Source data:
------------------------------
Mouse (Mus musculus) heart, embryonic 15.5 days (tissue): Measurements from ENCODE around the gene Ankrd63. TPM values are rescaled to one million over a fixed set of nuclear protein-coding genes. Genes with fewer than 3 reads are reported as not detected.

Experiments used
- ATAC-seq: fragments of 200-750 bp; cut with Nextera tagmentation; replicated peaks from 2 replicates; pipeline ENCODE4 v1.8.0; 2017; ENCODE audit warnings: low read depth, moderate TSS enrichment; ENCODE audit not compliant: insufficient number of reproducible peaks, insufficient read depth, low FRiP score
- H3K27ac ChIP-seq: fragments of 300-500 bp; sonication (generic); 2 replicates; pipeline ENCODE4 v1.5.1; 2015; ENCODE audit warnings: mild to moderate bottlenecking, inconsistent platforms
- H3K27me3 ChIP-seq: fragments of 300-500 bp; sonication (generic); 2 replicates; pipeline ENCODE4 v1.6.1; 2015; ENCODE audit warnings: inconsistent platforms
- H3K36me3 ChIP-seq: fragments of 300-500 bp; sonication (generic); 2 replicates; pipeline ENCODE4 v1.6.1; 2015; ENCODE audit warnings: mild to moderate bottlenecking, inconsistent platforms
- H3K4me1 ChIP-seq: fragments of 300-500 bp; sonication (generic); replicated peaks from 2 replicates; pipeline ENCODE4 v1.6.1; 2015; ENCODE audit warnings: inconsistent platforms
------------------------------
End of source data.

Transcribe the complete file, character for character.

Mouse (Mus musculus) heart, embryonic 15.5 days (tissue): Measurements from ENCODE around the gene Ankrd63. TPM values are rescaled to one million over a fixed set of nuclear protein-coding genes. Genes with fewer than 3 reads are reported as not detected.

Experiments used
- ATAC-seq: fragments of 200-750 bp; cut with Nextera tagmentation; replicated peaks from 2 replicates; pipeline ENCODE4 v1.8.0; 2017; ENCODE audit warnings: low read depth, moderate TSS enrichment; ENCODE audit not compliant: insufficient number of reproducible peaks, insufficient read depth, low FRiP score
- H3K27ac ChIP-seq: fragments of 300-500 bp; sonication (generic); 2 replicates; pipeline ENCODE4 v1.5.1; 2015; ENCODE audit warnings: mild to moderate bottlenecking, inconsistent platforms
- H3K27me3 ChIP-seq: fragments of 300-500 bp; sonication (generic); 2 replicates; pipeline ENCODE4 v1.6.1; 2015; ENCODE audit warnings: inconsistent platforms
- H3K36me3 ChIP-seq: fragments of 300-500 bp; sonication (generic); 2 replicates; pipeline ENCODE4 v1.6.1; 2015; ENCODE audit warnings: mild to moderate bottlenecking, inconsistent platforms
- H3K4me1 ChIP-seq: fragments of 300-500 bp; sonication (generic); replicated peaks from 2 replicates; pipeline ENCODE4 v1.6.1; 2015; ENCODE audit warnings: inconsistent platforms